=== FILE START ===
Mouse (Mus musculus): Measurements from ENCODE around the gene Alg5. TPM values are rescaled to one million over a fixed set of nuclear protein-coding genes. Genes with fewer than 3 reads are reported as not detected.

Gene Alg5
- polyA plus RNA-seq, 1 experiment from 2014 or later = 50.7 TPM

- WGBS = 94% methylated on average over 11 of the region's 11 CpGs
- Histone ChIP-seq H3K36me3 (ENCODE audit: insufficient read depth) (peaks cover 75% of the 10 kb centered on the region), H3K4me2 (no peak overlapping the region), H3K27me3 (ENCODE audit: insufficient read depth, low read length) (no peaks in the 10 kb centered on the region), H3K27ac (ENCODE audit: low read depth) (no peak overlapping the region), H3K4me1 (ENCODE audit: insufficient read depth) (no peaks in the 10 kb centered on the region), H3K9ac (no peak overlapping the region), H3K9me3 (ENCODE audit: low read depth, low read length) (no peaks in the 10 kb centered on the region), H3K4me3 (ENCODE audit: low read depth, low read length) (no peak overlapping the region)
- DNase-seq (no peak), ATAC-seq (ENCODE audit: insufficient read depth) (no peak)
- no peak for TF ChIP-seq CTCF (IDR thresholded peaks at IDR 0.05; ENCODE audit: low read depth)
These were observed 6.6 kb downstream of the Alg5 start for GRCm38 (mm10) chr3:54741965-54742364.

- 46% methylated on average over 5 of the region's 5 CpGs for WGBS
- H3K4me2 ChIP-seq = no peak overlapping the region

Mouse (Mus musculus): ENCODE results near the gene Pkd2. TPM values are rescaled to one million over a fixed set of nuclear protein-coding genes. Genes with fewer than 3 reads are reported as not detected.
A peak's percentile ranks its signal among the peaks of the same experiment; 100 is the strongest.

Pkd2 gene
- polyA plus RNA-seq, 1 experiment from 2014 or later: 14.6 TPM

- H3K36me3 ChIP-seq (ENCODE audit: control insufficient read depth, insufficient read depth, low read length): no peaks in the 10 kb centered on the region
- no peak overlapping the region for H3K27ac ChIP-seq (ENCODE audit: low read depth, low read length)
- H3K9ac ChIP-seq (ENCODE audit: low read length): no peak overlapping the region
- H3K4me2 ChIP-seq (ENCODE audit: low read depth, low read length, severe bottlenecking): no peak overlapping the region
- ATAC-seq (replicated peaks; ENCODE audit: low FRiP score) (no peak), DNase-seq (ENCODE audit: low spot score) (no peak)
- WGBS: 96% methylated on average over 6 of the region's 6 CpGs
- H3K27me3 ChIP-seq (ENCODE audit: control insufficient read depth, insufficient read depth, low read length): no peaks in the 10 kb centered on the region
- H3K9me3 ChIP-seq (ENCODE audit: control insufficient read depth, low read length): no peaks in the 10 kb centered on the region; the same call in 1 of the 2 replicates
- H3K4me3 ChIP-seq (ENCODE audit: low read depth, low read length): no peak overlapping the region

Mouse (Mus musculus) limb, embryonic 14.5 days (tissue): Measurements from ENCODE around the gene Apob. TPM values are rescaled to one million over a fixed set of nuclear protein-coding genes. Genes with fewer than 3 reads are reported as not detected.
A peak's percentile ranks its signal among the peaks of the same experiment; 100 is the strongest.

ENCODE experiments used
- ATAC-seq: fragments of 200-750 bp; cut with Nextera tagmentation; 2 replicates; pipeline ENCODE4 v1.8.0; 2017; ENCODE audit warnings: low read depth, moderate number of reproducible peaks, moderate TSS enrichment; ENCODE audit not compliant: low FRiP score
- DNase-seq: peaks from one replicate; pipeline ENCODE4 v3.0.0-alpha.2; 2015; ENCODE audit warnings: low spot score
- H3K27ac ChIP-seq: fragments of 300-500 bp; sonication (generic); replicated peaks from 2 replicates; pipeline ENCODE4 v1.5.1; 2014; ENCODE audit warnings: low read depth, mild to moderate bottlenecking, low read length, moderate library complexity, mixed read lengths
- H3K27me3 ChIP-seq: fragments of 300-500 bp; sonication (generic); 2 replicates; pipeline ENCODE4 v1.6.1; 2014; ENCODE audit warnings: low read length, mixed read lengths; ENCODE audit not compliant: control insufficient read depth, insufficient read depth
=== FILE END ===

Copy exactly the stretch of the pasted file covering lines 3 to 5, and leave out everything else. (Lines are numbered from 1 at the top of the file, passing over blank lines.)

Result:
- polyA plus RNA-seq, 1 experiment from 2014 or later = 50.7 TPM

- WGBS = 94% methylated on average over 11 of the region's 11 CpGs
- Histone ChIP-seq H3K36me3 (ENCODE audit: insufficient read depth) (peaks cover 75% of the 10 kb centered on the region), H3K4me2 (no peak overlapping the region), H3K27me3 (ENCODE audit: insufficient read depth, low read length) (no peaks in the 10 kb centered on the region), H3K27ac (ENCODE audit: low read depth) (no peak overlapping the region), H3K4me1 (ENCODE audit: insufficient read depth) (no peaks in the 10 kb centered on the region), H3K9ac (no peak overlapping the region), H3K9me3 (ENCODE audit: low read depth, low read length) (no peaks in the 10 kb centered on the region), H3K4me3 (ENCODE audit: low read depth, low read length) (no peak overlapping the region)